The old parental cry, “Is your homework done?” is like Kryptonite to kids. And claims of, “I’m doing it all right now!” shouted from behind the bedroom door are like nails on a chalkboard to parents, too.
So how can you cut down on the homework drama? Let a few smart tech tools come to the rescue.
Set up a dedicated space
First, you need to decide where your kid should tackle his or her school assignments. In my family, clutter equals chaos, but sometimes space can be hard to come by. The Macgyver-style Edge Desk hit a homerun on Kickstarter and after using it for a few months now, it’s easy to see why. It’s one compact piece of furniture that transforms into whatever you need — a sit-down desk, chair, standing desk, or even an art-friendly easel. It’s like a Murphy bed made for productivity, and it tucks away in an instant.
Before we bought the Edge Desk, my daughter used a sideboard/buffet type table next to our dining room table. It’s the perfect height for her to use as a standing desk (which she loves after sitting all day), and we cleared out old cloth napkins and knick-knacks from the top drawer and put her pens, pencils and other school supplies in there. When we wanted to do homework together, we just migrate to the dining room table. The whole point is, have a cleared-out space that’s designated for homework — not in their bedrooms.
Stock it up
Now that you have an actual space set up, you need the right tools for the job. There’s nothing worse than having a motivated kid ready to master some math problems and then realize your last pencil just went through the washing machine. Stock up on pencils, pens, a proper sharpener, glue, and a stapler, and you’ll never have to delay a homework session for a run to the office supply store.
The hardest part of all will probably be getting your child to focus. That smartphone glued to their forehead isn’t doing them any favors when it comes to scoring good grades, so make a rule to keep their app-packed phone out of sight when it’s time for school work. But what about when they need to confer with classmates on projects via text or video chat? Try an app like unGlue to make sure they have access to what they need, without the distraction of all those Snapchat streaks and YouTube videos.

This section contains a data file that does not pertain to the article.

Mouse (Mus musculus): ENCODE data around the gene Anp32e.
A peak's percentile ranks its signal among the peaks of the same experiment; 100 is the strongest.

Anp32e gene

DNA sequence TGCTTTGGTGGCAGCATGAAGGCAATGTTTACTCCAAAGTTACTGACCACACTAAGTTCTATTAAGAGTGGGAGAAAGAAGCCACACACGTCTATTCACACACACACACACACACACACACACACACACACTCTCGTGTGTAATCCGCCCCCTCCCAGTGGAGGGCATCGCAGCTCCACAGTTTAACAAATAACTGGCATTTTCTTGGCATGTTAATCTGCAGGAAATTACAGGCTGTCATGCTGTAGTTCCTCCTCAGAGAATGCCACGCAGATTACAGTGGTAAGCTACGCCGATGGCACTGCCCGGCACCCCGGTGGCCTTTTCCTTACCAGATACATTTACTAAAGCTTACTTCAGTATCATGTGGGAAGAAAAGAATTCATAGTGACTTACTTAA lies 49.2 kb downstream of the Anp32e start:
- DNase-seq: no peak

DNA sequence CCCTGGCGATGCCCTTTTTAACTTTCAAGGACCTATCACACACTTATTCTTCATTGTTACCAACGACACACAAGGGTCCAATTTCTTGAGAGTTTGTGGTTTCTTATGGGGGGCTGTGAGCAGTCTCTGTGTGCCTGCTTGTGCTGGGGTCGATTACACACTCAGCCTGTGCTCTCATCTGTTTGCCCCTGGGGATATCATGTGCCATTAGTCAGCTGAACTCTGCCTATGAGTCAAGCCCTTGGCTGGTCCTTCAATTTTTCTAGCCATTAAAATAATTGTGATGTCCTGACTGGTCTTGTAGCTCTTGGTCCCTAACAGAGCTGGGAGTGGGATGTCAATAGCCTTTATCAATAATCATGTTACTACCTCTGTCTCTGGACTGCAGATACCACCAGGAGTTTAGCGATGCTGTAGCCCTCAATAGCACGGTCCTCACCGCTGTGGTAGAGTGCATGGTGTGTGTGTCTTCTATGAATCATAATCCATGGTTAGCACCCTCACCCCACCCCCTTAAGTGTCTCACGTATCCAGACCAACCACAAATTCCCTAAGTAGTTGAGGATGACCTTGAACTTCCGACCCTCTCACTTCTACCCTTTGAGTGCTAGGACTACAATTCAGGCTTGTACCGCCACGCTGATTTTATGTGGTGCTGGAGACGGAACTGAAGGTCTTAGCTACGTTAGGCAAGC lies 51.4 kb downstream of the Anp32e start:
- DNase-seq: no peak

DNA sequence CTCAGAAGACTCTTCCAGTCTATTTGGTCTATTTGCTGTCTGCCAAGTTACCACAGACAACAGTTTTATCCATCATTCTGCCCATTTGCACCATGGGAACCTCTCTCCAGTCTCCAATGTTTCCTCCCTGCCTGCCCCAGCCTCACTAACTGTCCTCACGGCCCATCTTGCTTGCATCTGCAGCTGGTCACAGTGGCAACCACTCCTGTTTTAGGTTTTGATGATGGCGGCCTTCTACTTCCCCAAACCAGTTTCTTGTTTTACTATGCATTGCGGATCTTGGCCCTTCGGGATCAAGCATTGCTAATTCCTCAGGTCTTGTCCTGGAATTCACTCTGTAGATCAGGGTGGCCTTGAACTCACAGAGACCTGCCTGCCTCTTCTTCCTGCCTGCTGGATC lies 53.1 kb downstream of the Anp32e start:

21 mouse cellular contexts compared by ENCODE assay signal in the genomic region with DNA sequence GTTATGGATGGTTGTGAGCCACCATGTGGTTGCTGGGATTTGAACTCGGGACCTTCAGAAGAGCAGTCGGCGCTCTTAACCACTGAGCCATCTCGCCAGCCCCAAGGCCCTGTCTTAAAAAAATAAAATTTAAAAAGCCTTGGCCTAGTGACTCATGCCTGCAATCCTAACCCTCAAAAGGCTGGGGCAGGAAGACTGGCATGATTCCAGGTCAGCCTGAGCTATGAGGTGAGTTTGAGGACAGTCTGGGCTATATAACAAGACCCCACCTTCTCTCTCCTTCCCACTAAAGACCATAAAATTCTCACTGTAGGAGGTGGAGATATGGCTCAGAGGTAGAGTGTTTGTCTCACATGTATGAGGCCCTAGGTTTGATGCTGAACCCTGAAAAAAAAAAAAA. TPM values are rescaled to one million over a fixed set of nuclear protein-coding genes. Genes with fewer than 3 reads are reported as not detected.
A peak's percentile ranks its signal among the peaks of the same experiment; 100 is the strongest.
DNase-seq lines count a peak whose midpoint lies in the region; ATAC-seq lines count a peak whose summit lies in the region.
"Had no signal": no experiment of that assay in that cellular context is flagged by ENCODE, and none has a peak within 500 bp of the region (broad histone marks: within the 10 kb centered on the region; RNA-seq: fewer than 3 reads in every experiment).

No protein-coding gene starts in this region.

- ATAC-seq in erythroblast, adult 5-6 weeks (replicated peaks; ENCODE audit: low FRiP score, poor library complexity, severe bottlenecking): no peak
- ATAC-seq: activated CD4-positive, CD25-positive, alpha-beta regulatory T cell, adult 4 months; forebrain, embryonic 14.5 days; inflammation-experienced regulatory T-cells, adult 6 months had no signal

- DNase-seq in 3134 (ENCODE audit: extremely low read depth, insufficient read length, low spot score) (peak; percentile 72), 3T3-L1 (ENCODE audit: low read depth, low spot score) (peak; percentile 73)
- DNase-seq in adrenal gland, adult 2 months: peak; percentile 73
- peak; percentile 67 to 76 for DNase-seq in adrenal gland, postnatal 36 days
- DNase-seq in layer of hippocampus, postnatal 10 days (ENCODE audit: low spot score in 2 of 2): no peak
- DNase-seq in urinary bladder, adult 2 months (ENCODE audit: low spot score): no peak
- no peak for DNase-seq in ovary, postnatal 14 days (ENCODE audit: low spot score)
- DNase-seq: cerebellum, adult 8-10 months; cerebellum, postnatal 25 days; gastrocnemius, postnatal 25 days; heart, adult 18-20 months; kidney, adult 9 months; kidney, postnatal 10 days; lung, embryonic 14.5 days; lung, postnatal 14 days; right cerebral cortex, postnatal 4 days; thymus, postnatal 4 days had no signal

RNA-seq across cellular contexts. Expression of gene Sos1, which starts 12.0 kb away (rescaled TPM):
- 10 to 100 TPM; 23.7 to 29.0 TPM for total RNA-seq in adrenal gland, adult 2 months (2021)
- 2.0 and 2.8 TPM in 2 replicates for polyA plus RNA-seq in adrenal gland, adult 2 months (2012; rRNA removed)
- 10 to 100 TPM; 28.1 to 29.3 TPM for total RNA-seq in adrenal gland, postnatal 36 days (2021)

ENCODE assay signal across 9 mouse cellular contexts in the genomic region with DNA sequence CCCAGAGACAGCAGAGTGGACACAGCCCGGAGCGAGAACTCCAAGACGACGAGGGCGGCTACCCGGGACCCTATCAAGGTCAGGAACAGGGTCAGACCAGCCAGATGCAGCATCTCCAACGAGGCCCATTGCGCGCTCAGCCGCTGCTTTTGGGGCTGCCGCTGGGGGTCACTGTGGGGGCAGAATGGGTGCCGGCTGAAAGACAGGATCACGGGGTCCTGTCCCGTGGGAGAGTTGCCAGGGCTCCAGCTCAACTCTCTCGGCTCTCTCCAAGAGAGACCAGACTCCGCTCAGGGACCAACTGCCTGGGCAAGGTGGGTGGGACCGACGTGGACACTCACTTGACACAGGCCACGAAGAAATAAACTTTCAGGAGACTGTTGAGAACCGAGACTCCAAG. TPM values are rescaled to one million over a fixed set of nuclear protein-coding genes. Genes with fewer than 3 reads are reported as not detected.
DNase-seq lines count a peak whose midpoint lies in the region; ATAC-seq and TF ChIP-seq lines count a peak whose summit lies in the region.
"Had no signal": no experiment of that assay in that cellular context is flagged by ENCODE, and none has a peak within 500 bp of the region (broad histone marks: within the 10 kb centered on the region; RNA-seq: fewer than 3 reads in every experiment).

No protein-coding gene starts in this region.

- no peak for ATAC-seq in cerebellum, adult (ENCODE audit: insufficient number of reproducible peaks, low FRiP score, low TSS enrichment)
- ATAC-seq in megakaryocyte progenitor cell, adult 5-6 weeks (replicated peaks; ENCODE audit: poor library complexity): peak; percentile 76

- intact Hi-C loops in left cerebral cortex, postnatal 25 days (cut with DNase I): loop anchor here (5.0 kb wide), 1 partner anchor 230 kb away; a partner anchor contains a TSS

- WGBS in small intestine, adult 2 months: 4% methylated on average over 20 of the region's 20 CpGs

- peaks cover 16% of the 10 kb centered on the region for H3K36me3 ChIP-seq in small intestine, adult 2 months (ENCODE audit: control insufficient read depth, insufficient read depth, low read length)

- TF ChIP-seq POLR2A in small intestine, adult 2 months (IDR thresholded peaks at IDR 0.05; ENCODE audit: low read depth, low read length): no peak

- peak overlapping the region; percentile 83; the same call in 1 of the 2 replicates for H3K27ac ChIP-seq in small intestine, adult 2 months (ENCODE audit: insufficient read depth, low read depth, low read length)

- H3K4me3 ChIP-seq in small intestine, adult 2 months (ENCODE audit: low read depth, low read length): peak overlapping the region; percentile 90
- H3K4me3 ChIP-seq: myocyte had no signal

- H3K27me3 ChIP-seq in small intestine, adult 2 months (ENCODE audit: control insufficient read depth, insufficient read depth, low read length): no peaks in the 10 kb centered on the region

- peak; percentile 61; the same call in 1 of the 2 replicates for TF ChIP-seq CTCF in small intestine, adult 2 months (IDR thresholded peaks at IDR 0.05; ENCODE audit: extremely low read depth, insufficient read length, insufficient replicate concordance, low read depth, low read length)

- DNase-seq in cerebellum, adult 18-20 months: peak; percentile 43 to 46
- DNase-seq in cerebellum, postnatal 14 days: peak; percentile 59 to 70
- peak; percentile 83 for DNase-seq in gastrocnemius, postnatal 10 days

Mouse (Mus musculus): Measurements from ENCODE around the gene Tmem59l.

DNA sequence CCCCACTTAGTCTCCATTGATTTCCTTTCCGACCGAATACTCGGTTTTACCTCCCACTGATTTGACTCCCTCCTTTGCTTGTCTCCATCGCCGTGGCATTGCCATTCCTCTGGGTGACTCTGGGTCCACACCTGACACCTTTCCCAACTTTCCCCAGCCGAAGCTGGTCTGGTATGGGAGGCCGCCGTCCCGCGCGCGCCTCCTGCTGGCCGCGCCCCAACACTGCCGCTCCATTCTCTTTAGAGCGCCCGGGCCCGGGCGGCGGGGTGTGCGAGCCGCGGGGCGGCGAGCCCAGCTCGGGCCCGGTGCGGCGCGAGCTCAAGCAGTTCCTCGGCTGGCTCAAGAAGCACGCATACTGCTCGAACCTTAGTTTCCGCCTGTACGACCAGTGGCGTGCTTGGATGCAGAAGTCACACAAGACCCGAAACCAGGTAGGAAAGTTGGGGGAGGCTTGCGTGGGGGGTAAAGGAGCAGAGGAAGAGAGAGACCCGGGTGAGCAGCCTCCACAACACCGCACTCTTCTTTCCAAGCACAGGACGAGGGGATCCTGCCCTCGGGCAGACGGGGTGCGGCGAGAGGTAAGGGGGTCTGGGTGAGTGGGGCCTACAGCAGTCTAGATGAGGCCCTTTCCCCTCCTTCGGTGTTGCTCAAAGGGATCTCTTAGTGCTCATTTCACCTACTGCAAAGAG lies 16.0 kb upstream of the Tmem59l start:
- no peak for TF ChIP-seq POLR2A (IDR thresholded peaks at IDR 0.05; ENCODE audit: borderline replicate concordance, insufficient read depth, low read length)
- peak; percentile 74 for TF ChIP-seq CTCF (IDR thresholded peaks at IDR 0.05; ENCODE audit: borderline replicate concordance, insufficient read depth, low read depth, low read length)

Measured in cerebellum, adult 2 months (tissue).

Some routers also let you block certain sites, like Netflix, while keeping streams open for learning portals like Khan Academy.
Invest in the right tools
Of course, gadgets aren’t all bad when it comes to education, and sooner, rather than later, they’ll need a solid laptop, with no bugs, glitches, or distractions. Since so much studying, writing, practice, and reading happens on the same screen these days — it pays to invest wisely in one that you can all depend on — whether a laptop, Chromebook, or tablet.
I’ve just finished reviewing several, including the newest kids on the block, the Huawei (that’s “wah-way” in case you were wondering) Matebook X. It does all the work of a tablet and a notebook in one solid laptop that’s incredibly slim and light. It doesn’t take up much room on the study desk, and its 7th-generation Intel processor has the power to handle any school-related task you can throw at it.
Whatever you’re using, make sure your security software is up to date — protecting against viruses, online threats, risky websites and dangerous downloads. Double check passwords, too. Yes — you will always need to be privy to theirs, for their own safety. And, make sure you’ll all backing-up data, whether to the cloud or to a secure external drive — or both.
Turn down the noise
Throw in a pair of decent earplugs if your child is easily distracted. I swear by the DUBS Noise-Cancelling reuseable earplugs. My daughter also swears by listening to music to help her concentrate and keep her energy up, so a good pair of noise cancelling headphones or earbuds can help here, too.
If you really want to be the “cool” parents, pick up an Amazon Echo or Google Home so they can ask basic questions and get answers in an instant without searching. Add a great note-taking app that syncs across all of their devices — Microsoft’s OneNote and the incredibly popular Evernote are both great for this — and you have homework tech conquered.
Set time limits
As tempting as it can be to just tell your hard-working student to hammer through their work and have fun later, overwhelming them is a recipe for disaster. I often help my daughter create a schedule, and we use a simple timer to break up study time. A half hour of hard-nosed English, then a ten minute break, or maybe an hour of science reading followed by a ten-minute breather.
This is incredibly important, and since the National Education Association and even the National PTA endorse the “10 minute rule” — 10 minutes of homework per student, per grade level, so a fifth grader might have 50 minutes, while a high schooler can have as much as two hours — this gets even more important as your child gets older. (Quick reality check here though, my 11th grader has four to six hour of homework at least five nights a week, so helping them with time management is crucial!)
Create good habits early
Feed body and mind
We can’t forget about the creature comforts, right? Make sure your studying student isn’t trying to slog through math problems with a grumbling stomach. If you’re already a master at healthy snacking then you know what I’m talking about, but if you need a little help on that front I recommend Graze. It’s a subscription service that delivers healthy, interesting snacks right to your door, all perfectly portioned and ready to eat, and saves you a trip to the store. That’s a win-win if I’ve ever seen one.